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All hail the King of Spain!

By J.K. Baltzersen
web posted November 26, 2007

Por qué no te callas? -- King Juan Carlos I of Spain
Spain's King Juan Carlos (R) shouts at Venezuelan President Hugo Chavez, "Why don't you shut up?" after Chavez interrupted the speech of Spanixh President Jose Luis Rodriguez Zapatero(L)
Spain's King Juan Carlos (R) shouts at Venezuelan President Hugo Chavez, "Why don't you shut up?" after Chavez interrupted the speech of Spanish President Jose Luis Rodriguez Zapatero (L)

Recently, the King of Spain asked Venezuelan President Hugo Chávez plainly to shut up (BBC and Sunday Telegraph).

In this day and age, kings and queens are expected to keep their mouths shut, smile, and cut ribbons at official openings. In cases where they have formal powers left, they are expected – without objection – to rubber-stamp all demands of the politicos.

What has happened now is that a king has asked an elected politician to shut up. What if we could have more kings who asked elected politicians to shut up, and did so quite often? That would really be great. Even better would it be if these politicians were told to mind their own business.

A king has asked an elected politician to shut up. It's immensely popular. The people loved it. Ringtones for cell phones are reportedly selling like crazy. The sales of t-shirts and mugs with the quote aren't doing too badly either. The incident is also a YouTube hit.

The king has asked a politico to shut up. Spaniards support it. People are quoting him like crazy. Especially, people who are opposed to Hugo Chávez and his policies are using the quote as ammunition. It's almost like in the old days, when kings would lead people against usurping politicians.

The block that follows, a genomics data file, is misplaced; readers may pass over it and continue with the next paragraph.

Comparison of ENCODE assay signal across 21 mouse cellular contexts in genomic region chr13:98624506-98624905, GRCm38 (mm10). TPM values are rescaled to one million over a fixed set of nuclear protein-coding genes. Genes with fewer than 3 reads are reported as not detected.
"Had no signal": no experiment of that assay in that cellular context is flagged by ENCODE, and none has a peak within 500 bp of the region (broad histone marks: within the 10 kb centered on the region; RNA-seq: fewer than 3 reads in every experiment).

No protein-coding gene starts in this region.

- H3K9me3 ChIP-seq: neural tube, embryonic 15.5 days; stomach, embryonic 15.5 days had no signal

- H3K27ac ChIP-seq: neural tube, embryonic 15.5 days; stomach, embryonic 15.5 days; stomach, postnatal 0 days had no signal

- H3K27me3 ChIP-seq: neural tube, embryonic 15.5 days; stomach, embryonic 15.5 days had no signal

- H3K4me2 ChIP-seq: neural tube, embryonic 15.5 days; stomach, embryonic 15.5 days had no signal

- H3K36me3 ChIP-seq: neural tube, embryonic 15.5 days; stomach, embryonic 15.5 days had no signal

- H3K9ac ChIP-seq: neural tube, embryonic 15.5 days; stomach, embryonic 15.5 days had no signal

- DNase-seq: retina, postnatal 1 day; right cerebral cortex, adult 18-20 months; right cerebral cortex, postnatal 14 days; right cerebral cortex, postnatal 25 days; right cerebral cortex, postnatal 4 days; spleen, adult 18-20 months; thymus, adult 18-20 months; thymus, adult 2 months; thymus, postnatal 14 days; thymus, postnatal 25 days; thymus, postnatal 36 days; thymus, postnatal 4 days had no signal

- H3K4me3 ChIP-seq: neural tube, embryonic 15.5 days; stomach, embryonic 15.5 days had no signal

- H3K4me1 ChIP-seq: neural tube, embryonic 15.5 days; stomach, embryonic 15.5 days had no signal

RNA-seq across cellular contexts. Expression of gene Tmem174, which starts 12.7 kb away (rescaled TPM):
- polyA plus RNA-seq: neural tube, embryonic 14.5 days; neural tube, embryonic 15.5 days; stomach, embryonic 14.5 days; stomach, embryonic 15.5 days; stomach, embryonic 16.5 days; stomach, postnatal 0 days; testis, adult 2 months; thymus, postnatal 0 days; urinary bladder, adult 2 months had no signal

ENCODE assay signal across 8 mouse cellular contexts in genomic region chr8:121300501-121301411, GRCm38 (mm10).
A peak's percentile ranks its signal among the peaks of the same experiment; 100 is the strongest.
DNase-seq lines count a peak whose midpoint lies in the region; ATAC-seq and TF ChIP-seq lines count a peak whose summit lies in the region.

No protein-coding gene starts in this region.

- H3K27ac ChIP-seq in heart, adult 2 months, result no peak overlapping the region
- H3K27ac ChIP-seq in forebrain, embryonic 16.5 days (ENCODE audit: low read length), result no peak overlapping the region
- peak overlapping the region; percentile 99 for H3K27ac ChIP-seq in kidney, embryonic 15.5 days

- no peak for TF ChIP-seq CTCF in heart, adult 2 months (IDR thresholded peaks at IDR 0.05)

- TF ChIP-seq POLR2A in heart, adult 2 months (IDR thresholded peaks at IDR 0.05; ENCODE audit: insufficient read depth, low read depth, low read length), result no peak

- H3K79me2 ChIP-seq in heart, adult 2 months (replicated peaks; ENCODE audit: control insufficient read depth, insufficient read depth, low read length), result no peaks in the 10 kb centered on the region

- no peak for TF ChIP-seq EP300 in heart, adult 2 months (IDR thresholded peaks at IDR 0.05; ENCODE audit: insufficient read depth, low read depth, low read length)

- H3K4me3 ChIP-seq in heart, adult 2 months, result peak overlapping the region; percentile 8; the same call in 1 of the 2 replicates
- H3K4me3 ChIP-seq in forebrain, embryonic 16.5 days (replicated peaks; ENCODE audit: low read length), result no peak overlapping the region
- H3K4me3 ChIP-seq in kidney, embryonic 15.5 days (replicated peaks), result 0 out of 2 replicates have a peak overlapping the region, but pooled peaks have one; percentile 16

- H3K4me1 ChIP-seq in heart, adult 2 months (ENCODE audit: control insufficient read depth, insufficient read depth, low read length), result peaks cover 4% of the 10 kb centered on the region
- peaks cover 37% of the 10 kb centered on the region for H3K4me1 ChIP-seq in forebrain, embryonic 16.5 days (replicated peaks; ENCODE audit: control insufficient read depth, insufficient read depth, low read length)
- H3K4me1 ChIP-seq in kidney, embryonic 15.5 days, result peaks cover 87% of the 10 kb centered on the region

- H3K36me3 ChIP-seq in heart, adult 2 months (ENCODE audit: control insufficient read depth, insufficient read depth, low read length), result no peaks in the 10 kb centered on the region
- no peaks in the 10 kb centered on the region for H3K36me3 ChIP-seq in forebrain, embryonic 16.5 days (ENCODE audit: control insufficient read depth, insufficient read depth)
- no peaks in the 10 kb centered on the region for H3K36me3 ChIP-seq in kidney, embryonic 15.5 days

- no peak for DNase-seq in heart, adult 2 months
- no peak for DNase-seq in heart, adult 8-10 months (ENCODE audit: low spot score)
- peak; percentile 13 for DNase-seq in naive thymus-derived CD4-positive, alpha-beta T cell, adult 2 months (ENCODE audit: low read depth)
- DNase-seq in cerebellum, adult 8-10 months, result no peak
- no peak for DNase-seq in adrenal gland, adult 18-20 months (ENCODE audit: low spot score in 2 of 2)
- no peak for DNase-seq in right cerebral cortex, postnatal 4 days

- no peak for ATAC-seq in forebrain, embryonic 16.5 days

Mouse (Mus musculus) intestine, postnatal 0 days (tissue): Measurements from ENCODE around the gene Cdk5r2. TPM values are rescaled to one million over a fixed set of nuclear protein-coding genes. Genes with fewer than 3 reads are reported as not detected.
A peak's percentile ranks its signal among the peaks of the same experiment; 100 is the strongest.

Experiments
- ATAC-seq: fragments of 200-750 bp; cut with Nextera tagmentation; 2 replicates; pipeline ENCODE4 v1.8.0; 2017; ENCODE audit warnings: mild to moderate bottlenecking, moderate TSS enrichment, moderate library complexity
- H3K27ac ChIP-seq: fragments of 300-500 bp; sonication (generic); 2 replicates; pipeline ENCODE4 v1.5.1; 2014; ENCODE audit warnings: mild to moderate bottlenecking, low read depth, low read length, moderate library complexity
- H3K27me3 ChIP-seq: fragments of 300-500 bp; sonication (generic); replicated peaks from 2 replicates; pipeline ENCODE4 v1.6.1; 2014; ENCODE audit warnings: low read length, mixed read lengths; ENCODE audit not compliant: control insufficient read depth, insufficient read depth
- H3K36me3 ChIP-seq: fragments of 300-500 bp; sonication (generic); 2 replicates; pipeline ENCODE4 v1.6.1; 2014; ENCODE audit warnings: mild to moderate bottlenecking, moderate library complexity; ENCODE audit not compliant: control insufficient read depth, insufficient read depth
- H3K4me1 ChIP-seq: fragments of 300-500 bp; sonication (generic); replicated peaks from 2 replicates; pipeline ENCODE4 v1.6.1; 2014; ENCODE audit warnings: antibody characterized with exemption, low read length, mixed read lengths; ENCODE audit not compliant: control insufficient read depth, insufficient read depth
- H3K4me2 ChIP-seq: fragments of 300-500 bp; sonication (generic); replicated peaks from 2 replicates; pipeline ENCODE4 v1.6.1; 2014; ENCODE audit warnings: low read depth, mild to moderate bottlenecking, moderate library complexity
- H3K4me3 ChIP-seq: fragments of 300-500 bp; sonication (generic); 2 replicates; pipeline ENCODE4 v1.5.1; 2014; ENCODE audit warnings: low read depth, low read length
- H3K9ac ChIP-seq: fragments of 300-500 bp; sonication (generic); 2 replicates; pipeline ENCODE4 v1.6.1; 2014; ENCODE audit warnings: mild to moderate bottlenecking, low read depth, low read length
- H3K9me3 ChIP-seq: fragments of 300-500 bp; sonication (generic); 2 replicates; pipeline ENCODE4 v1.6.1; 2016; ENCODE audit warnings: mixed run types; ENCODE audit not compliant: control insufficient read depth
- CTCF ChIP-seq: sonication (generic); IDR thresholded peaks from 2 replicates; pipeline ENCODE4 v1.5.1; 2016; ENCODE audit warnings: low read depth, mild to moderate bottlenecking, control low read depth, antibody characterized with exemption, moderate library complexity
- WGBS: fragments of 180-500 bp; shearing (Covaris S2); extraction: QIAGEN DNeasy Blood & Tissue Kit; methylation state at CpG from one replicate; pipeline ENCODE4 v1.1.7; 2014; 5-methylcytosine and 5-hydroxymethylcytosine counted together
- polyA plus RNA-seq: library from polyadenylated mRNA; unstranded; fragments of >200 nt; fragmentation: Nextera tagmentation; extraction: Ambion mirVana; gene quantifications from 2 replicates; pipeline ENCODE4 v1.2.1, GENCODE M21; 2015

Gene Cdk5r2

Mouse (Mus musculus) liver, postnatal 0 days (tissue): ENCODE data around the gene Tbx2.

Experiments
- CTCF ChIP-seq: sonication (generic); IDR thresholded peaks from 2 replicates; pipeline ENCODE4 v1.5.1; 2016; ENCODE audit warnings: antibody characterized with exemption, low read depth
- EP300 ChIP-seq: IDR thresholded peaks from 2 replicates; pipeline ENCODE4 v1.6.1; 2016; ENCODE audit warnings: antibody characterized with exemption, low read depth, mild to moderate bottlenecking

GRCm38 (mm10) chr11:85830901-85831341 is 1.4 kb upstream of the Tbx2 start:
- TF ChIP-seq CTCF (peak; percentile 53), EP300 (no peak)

Of course, there is the normal nagging about royals not being supposed to get involved in politics. There is the normal nagging about monarchy belonging in the past. And in the case of Spain as a former colonialist and her former colonial territory, there is nagging about Spain not respecting the integrity of Venezuela. I have addressed this sort of nagging here.

However, seldom does this nagging stand out as so feeble and pathetic as it does in this case. The nagging drowns in the popularity of the king's straightforward question. You've got to love that if you believe that growing power of elected politicians at the expense of that of monarchs is civilizational decline [see Hoppe].

The popularity in Venezuela of the king's action suggests that people there don't buy the propaganda that they are free because they are no longer ruled from Madrid. This is heartening. Moreover, Latin America has – with little doubt, if any – gotten the poison of the French Revolution good and hard. It is good to see that a king from across the big pond can stand out as a real leader amongst people there.

Kings are normally told by politicians to shut up. Here we have a king who has told a politician to shut up. It's popular. The market loves it. We need more of this.

Viva España! Viva el Rey! ESR

J.K. Baltzersen writes from Oslo, the capital of the Oil Kingdom of Norway. You are cordially invited to his blog Wilson Revolution Unplugged.

 

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